Antimony tribromide

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Antimony tribromide
BSbBr3structure.jpg
Identifiers
CAS number 7789-61-9 N
PubChem 24615
ChemSpider 23017 YesY
EC number 232-179-8
RTECS number CC4400000
Jmol-3D images Image 1
Image 2
Properties
Molecular formula SbBr3
Molar mass 361.472 g/mol
Appearance colorless to yellow crystals
hygroscopic
Density 4.35 g/cm3
Melting point 96.6 °C (205.9 °F; 369.8 K)
Boiling point 288 °C (550 °F; 561 K)
Solubility in water reacts
Solubility soluble in dilute HCl, HBr, CS2, acetone, benzene, chloroform, ammonia, alcohol
Refractive index (nD) 1.74
Dipole moment 2.47 D
Structure
Crystal structure Orthorhombic, oP16, SpaceGroup = Pnma, No. 62 (β form)
Thermochemistry
Specific
heat capacity
C
96 J/mol K
Std enthalpy of
formation
ΔfHo298
-259 kJ/mol
Hazards
EU classification not listed
LD50 7000 mg/kg
Except where noted otherwise, data are given for materials in their standard state (at 25 °C (77 °F), 100 kPa)
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Infobox references

Antimony tribromide (SbBr3) is a chemical compound containing antimony in its +3 oxidation state.

Production[edit]

It may be made by the reaction of antimony with elemental bromine, or by the reaction of antimony trioxide with hydrobromic acid.

Alternatively, it can be prepared by the action of bromine on a mixture of antimony sulfide and antimony trioxide at 250 °C.

Uses[edit]

It can be added to polymers such as polyethylene as a fire retardant.[1] It is also used in the production of other antimony compounds, in chemical analysis, as a mordant, and in dyeing. [2]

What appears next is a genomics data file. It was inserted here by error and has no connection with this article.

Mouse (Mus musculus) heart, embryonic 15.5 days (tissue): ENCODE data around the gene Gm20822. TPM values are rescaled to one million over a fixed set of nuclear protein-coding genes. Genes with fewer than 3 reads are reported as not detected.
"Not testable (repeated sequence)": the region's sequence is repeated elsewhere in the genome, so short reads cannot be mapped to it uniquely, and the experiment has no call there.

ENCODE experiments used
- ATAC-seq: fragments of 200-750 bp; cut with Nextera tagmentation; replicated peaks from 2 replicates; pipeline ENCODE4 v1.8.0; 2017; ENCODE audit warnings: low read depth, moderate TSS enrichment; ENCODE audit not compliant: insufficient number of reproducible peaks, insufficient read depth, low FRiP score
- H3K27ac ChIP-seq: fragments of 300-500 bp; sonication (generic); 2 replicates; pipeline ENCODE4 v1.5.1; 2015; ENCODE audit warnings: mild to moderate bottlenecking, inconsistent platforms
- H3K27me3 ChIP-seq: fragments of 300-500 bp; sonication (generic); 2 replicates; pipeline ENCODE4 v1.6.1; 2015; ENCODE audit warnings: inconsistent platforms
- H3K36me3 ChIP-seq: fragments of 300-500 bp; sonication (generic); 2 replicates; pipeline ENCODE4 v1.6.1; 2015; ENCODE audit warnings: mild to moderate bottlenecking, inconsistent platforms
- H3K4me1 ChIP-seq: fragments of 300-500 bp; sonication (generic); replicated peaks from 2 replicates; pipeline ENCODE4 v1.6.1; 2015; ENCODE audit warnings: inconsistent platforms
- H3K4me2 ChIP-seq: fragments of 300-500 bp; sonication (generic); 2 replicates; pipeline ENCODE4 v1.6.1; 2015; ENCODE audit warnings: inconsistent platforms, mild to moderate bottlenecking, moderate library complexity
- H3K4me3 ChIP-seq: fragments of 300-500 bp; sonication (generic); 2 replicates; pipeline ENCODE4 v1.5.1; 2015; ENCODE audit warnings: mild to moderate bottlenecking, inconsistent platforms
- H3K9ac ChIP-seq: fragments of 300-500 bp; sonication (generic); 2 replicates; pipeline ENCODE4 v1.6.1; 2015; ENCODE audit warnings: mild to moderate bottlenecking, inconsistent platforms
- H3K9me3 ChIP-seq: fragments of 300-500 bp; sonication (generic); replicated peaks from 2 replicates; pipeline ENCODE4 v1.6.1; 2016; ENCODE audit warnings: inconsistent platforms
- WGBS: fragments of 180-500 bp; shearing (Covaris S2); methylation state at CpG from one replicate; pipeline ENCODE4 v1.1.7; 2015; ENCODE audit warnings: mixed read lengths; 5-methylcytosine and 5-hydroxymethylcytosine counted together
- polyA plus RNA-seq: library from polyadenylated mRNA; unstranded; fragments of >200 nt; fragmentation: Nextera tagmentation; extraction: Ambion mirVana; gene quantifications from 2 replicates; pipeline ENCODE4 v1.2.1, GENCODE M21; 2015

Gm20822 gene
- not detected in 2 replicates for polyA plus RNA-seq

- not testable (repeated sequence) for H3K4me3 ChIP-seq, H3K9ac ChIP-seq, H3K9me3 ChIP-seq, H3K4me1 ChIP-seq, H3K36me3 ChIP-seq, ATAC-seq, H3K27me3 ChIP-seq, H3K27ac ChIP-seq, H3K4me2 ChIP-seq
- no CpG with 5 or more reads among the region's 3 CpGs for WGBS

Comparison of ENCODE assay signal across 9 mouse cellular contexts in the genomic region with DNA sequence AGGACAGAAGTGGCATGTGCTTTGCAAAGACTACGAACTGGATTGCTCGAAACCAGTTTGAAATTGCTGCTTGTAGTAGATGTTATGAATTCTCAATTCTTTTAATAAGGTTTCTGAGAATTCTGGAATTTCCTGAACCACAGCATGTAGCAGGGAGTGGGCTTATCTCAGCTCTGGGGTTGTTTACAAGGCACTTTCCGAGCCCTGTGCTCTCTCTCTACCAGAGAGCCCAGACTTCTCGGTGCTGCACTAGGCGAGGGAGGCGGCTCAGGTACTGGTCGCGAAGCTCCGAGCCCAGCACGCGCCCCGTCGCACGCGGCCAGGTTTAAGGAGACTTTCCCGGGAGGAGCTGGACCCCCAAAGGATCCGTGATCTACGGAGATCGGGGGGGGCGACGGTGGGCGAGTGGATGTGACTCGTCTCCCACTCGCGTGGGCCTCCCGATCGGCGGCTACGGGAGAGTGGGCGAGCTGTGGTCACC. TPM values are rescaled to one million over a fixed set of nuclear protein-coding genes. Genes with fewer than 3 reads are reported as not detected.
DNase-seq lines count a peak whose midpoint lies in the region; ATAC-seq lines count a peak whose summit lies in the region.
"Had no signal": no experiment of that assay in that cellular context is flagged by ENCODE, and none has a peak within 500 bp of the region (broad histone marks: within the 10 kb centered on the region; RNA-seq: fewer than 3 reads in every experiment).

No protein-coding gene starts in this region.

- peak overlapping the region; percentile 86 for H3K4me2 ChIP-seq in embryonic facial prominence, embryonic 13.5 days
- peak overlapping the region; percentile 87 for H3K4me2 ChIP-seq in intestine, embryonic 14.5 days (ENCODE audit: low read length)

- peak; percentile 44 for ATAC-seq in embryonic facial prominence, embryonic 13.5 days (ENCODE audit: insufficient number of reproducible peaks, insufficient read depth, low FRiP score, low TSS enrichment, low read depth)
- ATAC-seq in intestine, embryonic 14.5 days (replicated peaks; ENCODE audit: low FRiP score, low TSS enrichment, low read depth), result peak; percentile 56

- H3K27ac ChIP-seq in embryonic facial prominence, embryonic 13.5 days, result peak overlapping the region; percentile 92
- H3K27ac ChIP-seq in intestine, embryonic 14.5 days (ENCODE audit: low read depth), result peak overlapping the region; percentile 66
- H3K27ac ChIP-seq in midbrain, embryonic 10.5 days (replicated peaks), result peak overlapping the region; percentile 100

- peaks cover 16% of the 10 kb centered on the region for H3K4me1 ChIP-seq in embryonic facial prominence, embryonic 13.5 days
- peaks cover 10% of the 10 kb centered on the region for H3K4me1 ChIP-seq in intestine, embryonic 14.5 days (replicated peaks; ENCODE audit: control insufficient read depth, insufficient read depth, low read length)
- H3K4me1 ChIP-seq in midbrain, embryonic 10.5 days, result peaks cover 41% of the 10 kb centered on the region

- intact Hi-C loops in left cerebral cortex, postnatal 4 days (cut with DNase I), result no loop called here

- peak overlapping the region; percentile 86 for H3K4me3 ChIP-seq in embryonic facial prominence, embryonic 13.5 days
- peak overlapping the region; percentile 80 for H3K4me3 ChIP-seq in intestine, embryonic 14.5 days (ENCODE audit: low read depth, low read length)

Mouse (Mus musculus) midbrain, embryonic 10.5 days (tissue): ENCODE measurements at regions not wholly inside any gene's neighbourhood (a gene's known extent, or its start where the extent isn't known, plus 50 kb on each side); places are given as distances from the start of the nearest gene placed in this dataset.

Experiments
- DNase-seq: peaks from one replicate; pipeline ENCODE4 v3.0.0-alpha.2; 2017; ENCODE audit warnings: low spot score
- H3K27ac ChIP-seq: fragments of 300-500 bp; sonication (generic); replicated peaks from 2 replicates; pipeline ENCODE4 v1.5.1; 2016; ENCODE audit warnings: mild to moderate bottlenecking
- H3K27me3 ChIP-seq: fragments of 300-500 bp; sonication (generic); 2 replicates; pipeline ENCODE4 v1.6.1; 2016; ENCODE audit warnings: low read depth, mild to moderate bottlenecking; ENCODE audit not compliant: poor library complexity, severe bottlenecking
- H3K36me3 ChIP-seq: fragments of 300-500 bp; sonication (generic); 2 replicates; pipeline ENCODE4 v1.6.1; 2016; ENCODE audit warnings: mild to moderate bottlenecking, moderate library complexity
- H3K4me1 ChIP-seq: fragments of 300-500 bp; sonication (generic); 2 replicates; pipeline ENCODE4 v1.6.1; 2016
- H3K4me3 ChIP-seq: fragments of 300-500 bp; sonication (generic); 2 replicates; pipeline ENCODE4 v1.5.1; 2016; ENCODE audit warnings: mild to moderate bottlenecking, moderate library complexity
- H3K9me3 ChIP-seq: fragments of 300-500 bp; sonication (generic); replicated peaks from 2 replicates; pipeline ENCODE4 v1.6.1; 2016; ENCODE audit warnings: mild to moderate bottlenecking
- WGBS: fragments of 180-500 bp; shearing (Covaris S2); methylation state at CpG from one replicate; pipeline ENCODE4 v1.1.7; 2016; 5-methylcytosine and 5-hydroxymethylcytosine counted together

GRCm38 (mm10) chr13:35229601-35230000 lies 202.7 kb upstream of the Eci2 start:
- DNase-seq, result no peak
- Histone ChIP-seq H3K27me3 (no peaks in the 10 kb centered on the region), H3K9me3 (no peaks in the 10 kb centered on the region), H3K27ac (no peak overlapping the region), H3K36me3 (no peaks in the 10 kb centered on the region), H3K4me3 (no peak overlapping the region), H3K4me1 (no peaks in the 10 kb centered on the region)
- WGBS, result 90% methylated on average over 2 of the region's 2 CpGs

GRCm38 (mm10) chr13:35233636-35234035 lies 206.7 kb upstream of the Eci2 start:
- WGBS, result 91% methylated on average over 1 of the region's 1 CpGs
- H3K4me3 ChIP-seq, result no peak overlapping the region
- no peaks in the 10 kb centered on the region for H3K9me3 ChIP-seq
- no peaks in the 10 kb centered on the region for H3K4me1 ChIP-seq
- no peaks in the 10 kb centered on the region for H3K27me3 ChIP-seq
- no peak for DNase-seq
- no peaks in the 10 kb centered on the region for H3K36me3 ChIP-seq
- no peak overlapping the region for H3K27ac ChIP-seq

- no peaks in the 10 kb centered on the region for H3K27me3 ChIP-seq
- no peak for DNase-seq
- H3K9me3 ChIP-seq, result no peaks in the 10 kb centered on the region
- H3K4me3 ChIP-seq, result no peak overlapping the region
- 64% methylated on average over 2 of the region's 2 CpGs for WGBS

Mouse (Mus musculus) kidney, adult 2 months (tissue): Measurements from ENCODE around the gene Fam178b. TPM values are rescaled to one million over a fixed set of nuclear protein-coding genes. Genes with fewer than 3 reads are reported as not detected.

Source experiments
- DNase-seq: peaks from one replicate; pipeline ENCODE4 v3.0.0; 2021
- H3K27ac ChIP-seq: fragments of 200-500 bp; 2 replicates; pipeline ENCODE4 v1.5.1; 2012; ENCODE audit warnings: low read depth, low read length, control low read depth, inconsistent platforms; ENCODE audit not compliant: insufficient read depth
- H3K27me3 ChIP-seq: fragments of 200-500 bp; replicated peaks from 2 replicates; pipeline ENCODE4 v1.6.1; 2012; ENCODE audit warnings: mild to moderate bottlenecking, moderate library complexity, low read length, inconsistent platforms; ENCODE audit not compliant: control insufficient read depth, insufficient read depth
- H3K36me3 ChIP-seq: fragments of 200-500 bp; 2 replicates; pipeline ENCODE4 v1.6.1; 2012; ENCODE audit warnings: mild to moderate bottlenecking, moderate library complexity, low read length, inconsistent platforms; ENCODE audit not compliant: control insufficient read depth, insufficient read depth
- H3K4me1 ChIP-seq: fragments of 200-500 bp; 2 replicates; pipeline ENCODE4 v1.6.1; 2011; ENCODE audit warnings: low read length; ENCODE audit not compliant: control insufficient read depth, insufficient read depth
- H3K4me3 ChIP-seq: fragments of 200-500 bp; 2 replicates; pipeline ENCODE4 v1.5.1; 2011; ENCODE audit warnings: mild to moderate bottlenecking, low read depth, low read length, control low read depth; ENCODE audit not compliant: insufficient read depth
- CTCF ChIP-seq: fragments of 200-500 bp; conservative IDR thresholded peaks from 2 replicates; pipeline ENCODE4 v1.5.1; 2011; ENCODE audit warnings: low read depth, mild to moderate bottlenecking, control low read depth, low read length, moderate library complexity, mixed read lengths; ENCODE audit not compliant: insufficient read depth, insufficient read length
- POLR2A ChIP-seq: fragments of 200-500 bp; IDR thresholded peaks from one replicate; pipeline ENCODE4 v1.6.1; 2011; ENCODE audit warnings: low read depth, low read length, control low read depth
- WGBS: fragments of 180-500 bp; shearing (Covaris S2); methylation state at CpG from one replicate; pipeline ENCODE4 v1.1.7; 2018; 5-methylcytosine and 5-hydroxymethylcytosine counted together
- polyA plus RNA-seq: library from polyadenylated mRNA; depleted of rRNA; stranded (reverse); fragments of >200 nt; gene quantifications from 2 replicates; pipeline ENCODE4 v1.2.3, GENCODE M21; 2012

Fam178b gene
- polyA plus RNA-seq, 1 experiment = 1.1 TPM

Chemical Properties[edit]

Antimony tribromide has two crystalline forms, both having orthorhombic symmetries. When a warm carbon disulfide solution of SbBr3 is rapidly cooled, it crystallizes into the needle-like α-SbBr3, which then slowly converts to the more stable β form.[3]

Antimony tribromide hydrolyzes in water to form hydrobromic acid and antimony trioxide:

2 SbBr3 + 3 H2O → Sb2O3 + 6 HBr

References[edit]

  1. ^ Yang, Y. P.; D. G. Brewer; J. E. S. Venart (1991). "A study of the synergistic action of antimony oxide in fire-retardant polyethylene". Fire and Materials 15: 37. doi:10.1002/fam.810150107. 
  2. ^ "Antimony tribromide" http://cameochemicals.noaa.gov/chemical/2501
  3. ^ Okuda, Tsutomu; Terao, Hiromitsu; Ege, Osamu; Negita, Hisao (1970). "Structural Studies of Antimony Tribromide and Its Molecular Complex with Benzene by Means of the 81Br Nuclear Quadrupole Resonance". Bulletin of the Chemical Society of Japan 43 (8): 2398. doi:10.1246/bcsj.43.2398.